Chris Isaak on 'First Comes the Night' & How Stevie Nicks Convinced Him to Record in Nashville
"I had been worried about going to Nashville. I thought, 'Am I going into someplace where they expect me to sing country or put a fiddle and banjo on things?'"
Chris Isaak's new album, First Comes the Night, is his first set of original material in six years, but fans of the crooner needn't worry that the "Wicked Game" singer has made any drastic alterations in the interregnum: His flawed characters are still doing bad, bad things in the sexiest and slinkiest of tales, all swathed in Isaak's guitar-wrapped melodies.
What has changed is his location. In addition to working with his longtime producer Mark Needham in Los Angeles on the Vanguard Records release, Isaak upped his already considerable twang factor by traveling to Nashville to craft the project with Paul Worley (Lady Antebellum, Dixie Chicks) and Dave Cobb (Jason Isbell), as well as some of Music City's top songwriters.
Isaak is traveling much farther from his California home than Nashville these days. He called Billboard from Sydney, where he's serving as a judge on The X Factor Australia, to discuss the new album, his beef with James Blunt, dinner with Robert Plant and why he has Stevie Nicks to thank for his new album.
So many of your songs here and over the years deal with heartache. Is heartbreak inevitable, or is it just way more interesting to write about than happiness?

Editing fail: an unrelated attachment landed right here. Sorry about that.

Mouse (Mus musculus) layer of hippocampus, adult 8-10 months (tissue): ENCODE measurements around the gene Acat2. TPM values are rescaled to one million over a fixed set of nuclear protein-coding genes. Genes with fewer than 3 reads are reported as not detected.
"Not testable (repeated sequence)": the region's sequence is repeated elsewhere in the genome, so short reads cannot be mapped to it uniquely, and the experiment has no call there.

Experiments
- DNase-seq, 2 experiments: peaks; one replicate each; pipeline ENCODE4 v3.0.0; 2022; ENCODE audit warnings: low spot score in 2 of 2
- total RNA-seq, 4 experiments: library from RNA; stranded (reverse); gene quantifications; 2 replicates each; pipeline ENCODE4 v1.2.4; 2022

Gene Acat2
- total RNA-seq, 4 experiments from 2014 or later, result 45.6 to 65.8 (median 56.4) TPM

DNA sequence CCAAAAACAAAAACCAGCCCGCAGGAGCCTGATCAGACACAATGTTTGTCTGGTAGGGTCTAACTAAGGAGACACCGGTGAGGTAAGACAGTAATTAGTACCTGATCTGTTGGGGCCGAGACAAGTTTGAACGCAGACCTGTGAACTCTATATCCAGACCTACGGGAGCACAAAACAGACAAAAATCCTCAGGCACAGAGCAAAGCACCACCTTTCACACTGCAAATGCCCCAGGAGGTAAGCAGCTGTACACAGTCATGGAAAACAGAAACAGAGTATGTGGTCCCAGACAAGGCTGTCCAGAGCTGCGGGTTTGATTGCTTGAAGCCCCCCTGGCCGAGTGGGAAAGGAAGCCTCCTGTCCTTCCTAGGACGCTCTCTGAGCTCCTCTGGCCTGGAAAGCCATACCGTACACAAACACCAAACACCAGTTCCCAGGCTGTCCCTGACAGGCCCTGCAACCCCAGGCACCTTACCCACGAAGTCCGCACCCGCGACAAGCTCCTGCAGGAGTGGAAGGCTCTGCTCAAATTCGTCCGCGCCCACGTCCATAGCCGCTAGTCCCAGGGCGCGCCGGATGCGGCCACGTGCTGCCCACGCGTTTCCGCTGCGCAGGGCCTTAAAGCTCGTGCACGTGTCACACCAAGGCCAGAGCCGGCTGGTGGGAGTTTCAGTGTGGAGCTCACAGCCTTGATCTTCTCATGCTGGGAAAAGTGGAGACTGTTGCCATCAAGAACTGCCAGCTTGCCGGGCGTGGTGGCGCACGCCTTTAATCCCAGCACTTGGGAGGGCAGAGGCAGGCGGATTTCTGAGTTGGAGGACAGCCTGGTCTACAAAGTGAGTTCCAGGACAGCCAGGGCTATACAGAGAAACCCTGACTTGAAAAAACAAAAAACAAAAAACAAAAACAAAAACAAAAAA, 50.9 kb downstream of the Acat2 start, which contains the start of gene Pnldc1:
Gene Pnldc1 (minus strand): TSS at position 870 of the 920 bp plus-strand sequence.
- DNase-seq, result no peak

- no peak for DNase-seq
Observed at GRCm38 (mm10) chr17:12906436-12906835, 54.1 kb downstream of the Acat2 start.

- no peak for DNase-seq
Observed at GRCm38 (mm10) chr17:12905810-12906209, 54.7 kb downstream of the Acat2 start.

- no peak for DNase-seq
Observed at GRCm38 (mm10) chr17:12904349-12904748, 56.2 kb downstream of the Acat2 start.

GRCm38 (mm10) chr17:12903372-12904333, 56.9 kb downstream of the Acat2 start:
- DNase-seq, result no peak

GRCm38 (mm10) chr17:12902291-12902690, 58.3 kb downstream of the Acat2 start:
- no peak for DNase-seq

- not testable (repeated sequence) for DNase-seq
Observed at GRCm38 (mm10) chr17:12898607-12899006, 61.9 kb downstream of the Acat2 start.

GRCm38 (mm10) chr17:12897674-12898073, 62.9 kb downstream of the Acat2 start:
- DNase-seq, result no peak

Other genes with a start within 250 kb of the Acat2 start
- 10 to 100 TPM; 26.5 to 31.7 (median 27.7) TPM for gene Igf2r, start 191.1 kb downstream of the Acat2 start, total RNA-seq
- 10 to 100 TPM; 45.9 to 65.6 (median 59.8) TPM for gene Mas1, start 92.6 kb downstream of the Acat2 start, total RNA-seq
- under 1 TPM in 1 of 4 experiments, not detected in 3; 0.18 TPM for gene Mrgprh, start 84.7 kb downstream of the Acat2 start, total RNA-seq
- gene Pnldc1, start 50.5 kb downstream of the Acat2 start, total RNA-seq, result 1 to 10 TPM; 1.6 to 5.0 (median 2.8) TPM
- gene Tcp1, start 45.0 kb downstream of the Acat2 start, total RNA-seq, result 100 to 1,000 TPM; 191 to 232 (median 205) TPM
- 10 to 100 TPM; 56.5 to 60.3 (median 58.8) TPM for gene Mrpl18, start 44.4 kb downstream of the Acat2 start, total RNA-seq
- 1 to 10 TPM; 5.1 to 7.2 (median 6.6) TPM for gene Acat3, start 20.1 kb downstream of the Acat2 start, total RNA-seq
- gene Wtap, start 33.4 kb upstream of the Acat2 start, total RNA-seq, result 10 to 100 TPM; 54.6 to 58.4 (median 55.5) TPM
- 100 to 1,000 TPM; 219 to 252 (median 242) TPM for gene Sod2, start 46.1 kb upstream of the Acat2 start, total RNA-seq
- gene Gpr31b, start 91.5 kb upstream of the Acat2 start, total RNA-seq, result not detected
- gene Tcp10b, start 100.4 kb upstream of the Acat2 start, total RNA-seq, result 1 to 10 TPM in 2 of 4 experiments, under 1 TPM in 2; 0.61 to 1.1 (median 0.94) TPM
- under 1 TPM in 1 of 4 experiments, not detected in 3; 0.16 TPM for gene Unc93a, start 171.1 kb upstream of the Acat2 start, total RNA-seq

Heartbreak is inevitable, but it's so much fun trying to dodge it for as long as we can. When I think of most love affairs, if they don't end badly, they end in time. So there is that element of heartbreak. But would I have it any other way? Would I not be in the game? No way.
How did your pal, Stevie Nicks, convince you to record in Nashville?
She had a record called 24 Karat Gold, and it sounded really good. I [asked], "Where did you do this?" "Nashville." I thought, "I don't want to fly to Nashville. It's expensive to fly there. They have microphones in my hometown. I'm cheap." She [said], "Oh, but there are really great studios and the prices are good." The first day -- because I am really cheap, I'm not just saying that -- they have the free breakfast at the hotel. I don't care if breakfast ends at 6 o'clock, I'll get up at 5. And I bump into Robert Plant and he invites me to have dinner with him. I was thrilled. We start talking. He's the smartest guy on music I've ever met. I had been worried about going to Nashville. I thought, "Am I going into someplace where they expect me to sing country or put a fiddle and banjo on things?" And I went, "What was I thinking? Robert Plant is recording here. Rock 'n' roll town. I'm safe. I'm okay."
You wrote with top Nashville writers Natalie Hemby, Gordie Sampson and Caitlyn Smith, among others. How was that experience?
I have to say that the talent there was fantastic. I had really good times with almost everybody I worked with. There was only one guy that came to one session that I went, "No, I don't want to work with that guy again," because he kept trying to say, "And we can have something about beer and 'girl, you're my kind of woman.'" Girl this, beer that. I was thinking, "Have you listened to any records that I've made?"
He was trying to bro-country you!